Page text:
Thanks Mark for once again posting something that makes me think (and that gives me an opportunity to tough on a favorite topic: the importance of teaching quality in higher ed).
From Mark’s post: “What’s striking about these four results is the huge difference for students with low knowledge. Doing it right matters a lot for these students. What’s also striking is how it doesn’t make much difference for the high knowledge students. In fact, in the first experiment, the low-knowledge students even did better than the high knowledge students when given integrated text plus illustrations.”
I’ve always assumed that the good students don’t really need us – they will do fine no matter what. They possess good & varied adaption & learning skills so it doesn’t matter if the instructor is boring, selfish, stuck in the 19th century, or just plain stupid. The good students will learn what they need to. That’s why it’s not much of an accomplishment when a school only lets in the best and they all succeed (well, duh). Student success in those schools says very little about the teaching quality of the faculty.
What IS a challenge when dealing with the brightest students is finding ways to engage and challenge them WITHOUT insulting or loosing the “average” and struggling students. Teaching to the brightest is easy; inspiring them further takes some imagination.
One of the biggest challenges is to take in all kinds of students and have most of THEM succeed. I’ve always thought that everyone should be able to get IN to university, but only those who can meet the standards get through. That assumes that assessment is based on performance & mastery (rather than some arbitrarily set number or some fuzzy, impossible-to-really-measure, vague quality) – now THAT takes skill.
Some places fool themselves by making their assessments so warm & fuzzy that anyone who remembers to brush their teeth in the morning will get at least a ‘B+’. “Demonstrates appreciation for…”, “Understanding of…”, “Professional quality….” These are all so vague as to be meaningless.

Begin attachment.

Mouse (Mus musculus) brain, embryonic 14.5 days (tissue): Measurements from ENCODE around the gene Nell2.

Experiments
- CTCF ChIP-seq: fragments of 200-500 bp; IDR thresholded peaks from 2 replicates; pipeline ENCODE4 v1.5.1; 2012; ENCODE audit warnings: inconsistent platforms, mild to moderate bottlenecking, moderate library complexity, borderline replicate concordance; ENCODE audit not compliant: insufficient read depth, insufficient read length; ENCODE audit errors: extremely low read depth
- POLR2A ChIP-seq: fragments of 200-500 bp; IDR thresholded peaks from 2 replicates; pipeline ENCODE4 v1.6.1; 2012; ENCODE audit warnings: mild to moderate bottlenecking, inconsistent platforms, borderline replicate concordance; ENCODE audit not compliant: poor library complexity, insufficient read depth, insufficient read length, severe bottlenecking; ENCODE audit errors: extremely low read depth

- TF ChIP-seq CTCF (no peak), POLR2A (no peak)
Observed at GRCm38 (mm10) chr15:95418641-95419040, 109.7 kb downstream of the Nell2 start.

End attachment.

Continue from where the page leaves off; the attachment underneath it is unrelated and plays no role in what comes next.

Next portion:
Others simply act as gatekeepers: the only people who get through are the ones just like them.Math & Science is famous for this: courses and tests are written so only people with the same interests and approaches to learning as the instructor can pass. This tactic is inadvertent in some cases, but almost invariably, when this is pointed out faculty respond with excuses disguised as justifications, or, more honestly with: “So what?”
Both approaches are a waste of money and resources and denigrate education as a whole.
I realize this is overly idealistic (and therefore is unlikely to happen) but the solution is to ONLY hire faculty who are actually good at what they do – BOTH in their field AND as teachers. Sadly, even in academia, Sturgeon’s Law holds: 90% of everything is crap. Academics too. Let’s be generous here: 90% of academics are 90% crap. Education faculties are no different from Science faculties are no different from Art faculties.
On a related note, this article talks about the importance of knowing practicing what you teach: What should we teach software developers? And why? by Bjarne Stroustrup